Legislature passes second attempt to prohibit election donations

Governor vetoed bill last year, calling it a ‘political ploy’

By: - May 20, 2021 8:12 pm
Voters lined up at a polling precinct

Conservative attorneys have filed lawsuits claiming states and local election officials don’t do enough to maintain their voter rolls, weakening the integrity of elections.(Photo by Drew Angerer/Getty Images)

The Louisiana Legislature passed a bill Thursday that would prohibit state and local officials from receiving money from private or nonprofit organizations to help defray election-related expenses — a measure that Gov. John Bel Edwards vetoed last year.

House Bill 20, sponsored by Rep. Blake Miguez (R-Erath), is the second attempt by Republican lawmakers to prohibit the state from receiving the kind of donations that nonprofits offered last year to pay for expenses such as polling signs, tents, hand sanitizer, and personal protective equipment for poll workers.

On Thursday, the measure passed the Senate in a 26–11 party-line vote with Republicans in favor and Democrats against. The current bill differs from last year’s in that it would not apply to “the donation of private property for use as a polling place or to the donation or use of equipment for the restoration and maintenance of utilities to a precinct or polling place in the event of an outage.”

Miguez wrote last year’s bill after the nonpartisan nonprofit Center for Tech and Civic Life, in response to the novel coronavirus pandemic, offered grants to jurisdictions around the country to help pay for election expenses. Facebook CEO Mark Zuckerberg and his wife, Priscilla Chan, donated $250 million. The CTCL also received funding from the Rockefeller Brothers Fund, the Knight Foundation and Google, among other American companies and organizations. 

Republican Secretary of State Kyle Ardoin was willing to receive the financial assistance and initially urged local court clerks and voter registrars to apply for the grants. However, Louisiana Attorney General Jeff Landry accused Facebook of having a left-leaning agenda and told the election officials they’d be violating the law if they took it.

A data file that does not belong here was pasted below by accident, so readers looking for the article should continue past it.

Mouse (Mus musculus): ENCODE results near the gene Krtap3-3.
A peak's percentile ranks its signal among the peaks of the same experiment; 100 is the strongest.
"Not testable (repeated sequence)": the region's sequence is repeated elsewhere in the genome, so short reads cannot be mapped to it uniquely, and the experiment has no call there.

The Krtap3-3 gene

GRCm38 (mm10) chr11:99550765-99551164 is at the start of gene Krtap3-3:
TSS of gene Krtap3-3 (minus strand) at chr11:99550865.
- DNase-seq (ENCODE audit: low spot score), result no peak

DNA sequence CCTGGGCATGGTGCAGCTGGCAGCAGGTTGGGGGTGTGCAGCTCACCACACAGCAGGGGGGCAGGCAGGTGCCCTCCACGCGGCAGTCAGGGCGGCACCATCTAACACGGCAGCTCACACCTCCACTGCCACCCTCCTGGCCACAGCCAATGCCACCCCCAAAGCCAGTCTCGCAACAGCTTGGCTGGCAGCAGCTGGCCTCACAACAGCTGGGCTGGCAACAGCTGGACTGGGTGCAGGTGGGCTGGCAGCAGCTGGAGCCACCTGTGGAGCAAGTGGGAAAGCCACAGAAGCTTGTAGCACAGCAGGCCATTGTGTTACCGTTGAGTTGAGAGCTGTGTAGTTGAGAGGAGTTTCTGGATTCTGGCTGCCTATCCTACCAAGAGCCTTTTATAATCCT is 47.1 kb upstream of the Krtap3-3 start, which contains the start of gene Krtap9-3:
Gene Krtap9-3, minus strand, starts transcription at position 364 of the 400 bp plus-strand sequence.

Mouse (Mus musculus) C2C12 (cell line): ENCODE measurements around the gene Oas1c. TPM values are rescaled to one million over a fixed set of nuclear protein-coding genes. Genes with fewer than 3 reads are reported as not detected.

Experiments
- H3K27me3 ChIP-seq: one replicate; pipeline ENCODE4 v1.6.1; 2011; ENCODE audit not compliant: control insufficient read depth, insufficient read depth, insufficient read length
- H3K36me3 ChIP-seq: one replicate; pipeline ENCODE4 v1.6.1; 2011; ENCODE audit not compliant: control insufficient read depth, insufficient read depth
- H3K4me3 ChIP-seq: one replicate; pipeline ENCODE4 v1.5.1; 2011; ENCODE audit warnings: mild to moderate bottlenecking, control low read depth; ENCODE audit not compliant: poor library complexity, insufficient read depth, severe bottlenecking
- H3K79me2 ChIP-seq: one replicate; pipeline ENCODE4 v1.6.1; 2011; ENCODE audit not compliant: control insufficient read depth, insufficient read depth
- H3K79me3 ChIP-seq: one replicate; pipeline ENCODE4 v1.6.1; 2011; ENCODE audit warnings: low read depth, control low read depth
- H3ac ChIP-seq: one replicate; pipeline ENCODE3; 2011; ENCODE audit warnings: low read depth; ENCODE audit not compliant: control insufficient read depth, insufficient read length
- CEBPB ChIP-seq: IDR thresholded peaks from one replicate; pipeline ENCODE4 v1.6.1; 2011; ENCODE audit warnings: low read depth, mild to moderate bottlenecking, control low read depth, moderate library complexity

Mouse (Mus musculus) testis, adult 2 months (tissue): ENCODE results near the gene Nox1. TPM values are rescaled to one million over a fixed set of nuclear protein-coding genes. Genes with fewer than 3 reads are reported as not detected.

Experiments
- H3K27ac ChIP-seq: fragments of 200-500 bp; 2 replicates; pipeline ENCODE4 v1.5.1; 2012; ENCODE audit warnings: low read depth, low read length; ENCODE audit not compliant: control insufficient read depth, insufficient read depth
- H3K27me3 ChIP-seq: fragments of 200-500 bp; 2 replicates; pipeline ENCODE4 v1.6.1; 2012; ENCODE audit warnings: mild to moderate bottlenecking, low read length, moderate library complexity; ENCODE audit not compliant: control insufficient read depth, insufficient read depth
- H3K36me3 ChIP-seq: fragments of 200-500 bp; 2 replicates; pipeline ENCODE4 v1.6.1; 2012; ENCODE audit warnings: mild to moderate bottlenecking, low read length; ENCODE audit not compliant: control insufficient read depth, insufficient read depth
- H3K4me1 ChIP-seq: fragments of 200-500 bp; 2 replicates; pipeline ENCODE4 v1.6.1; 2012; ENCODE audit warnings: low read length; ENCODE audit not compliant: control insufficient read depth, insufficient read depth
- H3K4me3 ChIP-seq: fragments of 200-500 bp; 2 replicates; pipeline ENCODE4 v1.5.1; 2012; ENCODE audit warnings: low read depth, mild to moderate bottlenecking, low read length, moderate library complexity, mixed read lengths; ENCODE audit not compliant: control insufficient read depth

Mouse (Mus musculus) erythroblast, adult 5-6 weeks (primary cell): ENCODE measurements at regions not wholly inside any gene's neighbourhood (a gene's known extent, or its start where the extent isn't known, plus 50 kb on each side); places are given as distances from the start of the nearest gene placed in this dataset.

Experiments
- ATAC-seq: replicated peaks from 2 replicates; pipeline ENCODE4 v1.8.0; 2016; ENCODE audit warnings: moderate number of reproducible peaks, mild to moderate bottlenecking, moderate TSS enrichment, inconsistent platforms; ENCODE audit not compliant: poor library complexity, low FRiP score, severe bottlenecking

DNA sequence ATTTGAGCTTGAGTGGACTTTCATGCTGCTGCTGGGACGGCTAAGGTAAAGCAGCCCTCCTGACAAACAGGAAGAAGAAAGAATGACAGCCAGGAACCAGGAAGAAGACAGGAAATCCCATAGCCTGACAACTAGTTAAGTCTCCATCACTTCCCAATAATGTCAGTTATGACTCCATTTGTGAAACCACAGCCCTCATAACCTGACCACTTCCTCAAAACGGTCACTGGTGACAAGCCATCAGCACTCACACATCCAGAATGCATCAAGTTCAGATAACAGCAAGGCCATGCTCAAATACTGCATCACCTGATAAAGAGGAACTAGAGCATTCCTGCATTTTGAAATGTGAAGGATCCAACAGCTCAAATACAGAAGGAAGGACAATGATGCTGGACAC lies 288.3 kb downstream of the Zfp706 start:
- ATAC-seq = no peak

Miguez argued then that it was already illegal for any Louisiana election official to receive such help, but he also argued that lawmakers needed to pass his bill declaring such help illegal.

Landry then filed a civil suit against CTCL in an attempt to prohibit the program, alleging the organization targeted specific areas of the state into which to pump money for “an inherently insidious and corrupting effect.” A judge in the 16th Judicial District in St. Martin Parish ruled against the attorney general but not in enough time for the state’s election officials to reapply for help before November’s presidential election. 

Election officials in Connecticut, Georgia, Iowa, Kansas, Maine, Michigan, Mississippi, Montana, New Jersey, Ohio, Pennsylvania, South Carolina, Texas and Wisconsin had already received CTCL grants when Louisiana election officials were notified that they too would receive the money. 

In his Oct. 27 veto message of last year’s bill, Gov. Edwards wrote, “Neither the bill’s author nor the Attorney General’s Office was able to point to the statutory conflict House Bill 51 is purportedly intended to resolve….House Bill 51 is an unnecessary political ploy that only serves to threaten the safety of polling places during a pandemic and increase the costs to taxpayers to administer safe elections.”


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Wesley Muller
Wesley Muller

Wes Muller traces his journalism roots back to 1997 when, at age 13, he built and launched a hyper-local news website for his New Orleans neighborhood. In the years since then, he has freelanced for the Times-Picayune in New Orleans and worked on staff at the Sun Herald in Biloxi, WAFB-9News CBS in Baton Rouge, and the Enterprise-Journal in McComb, Mississippi. He also taught English as an adjunct instructor at Baton Rouge Community College. Much of his journalism has involved reporting on First Amendment issues and coverage of municipal and state government. He has received recognitions including McClatchy's National President's Award, the Associated Press Freedom of Information Award, and the Daniel M. Phillips Freedom of Information Award from the Mississippi Press Association, among others. Muller is a New Orleans native, a Jesuit High School alumnus, a University of New Orleans alumnus and a veteran U.S. Army paratrooper. He lives in Ponchatoula, Louisiana, with his two sons and his wife, who is also a journalist.